Just over three weeks ago, my husband, Tony and I returned from one of those unforgettable holidays, one that I’d truly honour with the ‘A trip of a lifetime’ tag.
I plan to blog about the highlights over the next few weeks, or for however long it takes me, because I want to relive it, to share it, and to save the memories for me to look back on in the future.
Where did we go?
Our particular trip was with G Adventures, who offer a variety of exciting tours to places all over the world, but I chose the Arctic Highlights trip because of the places it visited.
Our Arctic Adventure didn’t truly begin until we took a flight from Oslo to Longyearbyen, Svalbard, although I’d been excited since before we left Australia.
Svalbard, is a small group of islands north of Norway.
Longyearbyen is the world’s northernmost settlement with greater than 1,000 permanent residents. It was initially established as a coal mining town in 1906, but most mining operations have now moved elsewhere and the town has seen a large increase in research and tourism since the 1990s.
We spent a day exploring the small, and largely unattractive, town surrounded by magnificent, snow-capped mountains. I’m sure it would be a far prettier place with snow covering the ground, but considering it is dark for almost half the year, who would know?
At the end of our second day in Longyearbyen, we boarded the MS Expedition, our G Adventures’ ship.
It’s a small ship, but very comfortable. We were two of the 125 passengers aboard.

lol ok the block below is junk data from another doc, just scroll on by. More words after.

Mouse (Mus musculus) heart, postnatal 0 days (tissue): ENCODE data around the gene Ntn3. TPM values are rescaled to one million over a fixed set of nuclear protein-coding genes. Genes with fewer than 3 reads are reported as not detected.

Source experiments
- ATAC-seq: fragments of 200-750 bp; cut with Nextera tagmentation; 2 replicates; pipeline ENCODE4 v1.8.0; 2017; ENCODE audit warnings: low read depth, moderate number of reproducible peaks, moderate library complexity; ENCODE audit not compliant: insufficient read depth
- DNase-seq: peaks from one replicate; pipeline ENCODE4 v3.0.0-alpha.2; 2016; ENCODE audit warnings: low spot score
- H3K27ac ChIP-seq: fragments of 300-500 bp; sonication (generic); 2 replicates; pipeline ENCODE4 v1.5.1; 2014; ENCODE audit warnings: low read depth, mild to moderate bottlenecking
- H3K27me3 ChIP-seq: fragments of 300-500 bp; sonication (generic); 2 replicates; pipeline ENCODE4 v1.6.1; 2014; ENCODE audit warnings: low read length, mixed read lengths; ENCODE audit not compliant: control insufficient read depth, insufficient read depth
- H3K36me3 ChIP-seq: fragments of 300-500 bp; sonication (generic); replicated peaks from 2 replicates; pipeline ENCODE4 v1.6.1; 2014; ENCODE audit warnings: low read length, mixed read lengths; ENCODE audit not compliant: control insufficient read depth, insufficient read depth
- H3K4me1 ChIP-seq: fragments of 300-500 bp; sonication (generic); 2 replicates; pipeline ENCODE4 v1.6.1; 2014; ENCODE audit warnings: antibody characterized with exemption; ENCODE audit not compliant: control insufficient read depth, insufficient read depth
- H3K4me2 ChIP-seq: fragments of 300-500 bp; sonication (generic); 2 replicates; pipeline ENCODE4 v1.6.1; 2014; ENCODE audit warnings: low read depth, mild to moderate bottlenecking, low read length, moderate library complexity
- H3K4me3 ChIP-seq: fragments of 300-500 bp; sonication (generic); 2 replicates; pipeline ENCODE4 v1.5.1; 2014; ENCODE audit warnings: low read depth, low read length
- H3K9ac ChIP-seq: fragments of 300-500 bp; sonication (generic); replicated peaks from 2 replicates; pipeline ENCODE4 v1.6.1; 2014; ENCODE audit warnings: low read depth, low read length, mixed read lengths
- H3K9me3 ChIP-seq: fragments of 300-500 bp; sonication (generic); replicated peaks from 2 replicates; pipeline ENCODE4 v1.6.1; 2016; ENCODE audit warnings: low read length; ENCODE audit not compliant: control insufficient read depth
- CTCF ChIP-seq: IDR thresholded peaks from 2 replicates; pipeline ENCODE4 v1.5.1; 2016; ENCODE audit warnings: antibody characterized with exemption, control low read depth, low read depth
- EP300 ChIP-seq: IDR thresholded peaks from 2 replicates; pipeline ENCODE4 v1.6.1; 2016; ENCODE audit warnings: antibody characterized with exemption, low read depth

This was the moment I’d been losing sleep over. I was more excited about this holiday than I’d been about any trip I’d taken for many years. Which is odd, because the Arctic is cold, and I hate the cold.
But snow is cold, and I love snow. And ice is cold, and although ice itself doesn’t excite me, I’ve long had the desire to see an actual iceberg.
When I was growing up, I thought only scientists and researchers visited the Arctic and the Antarctic. They were wild and unknown places were ordinary people didn’t go. As the years passed, opportunities for wealthy people to visit these regions occurred, but it was still out of my reach, and so I never even considered it a possibility. However, my daughter’s trip to Antarctica in 2014 alerted me to the small number of companies now offering the opportunity at more reasonable prices.
I chose the Arctic, and not the Antarctic, because I was interested in extremely cold places where communities lived, such as Longyearbyen, but the possibility of seeing a polar bear was also a big lure. I love bears, I just want to cuddle them, especially the fluffy, white polar bears with those gorgeous big soft paws.
I’d be terrified if I was confronted by a bear of any sort in the wild, but that’s reality. In my dreams, I still think they’re adorable.
Another long-time dream of mine has been to see the Northern Lights, and I’d hoped that as we were going on the last voyage of the season, there might be a tiny chance we’d get to see them.
This trip lived up to all my expectations, and then some. On any journey like this, specific animal sightings are almost impossible to guarantee, and sometimes ice or weather conditions affect where the ship can go, but I think we were very lucky. The weather was generally very kind to us and the staff knew how to make the best of a bad situation, plus, unlike a few others, we didn’t get seasick at all.
There are a number of other companies offering similar tours, but you can check out the G Adventures Arctic options here.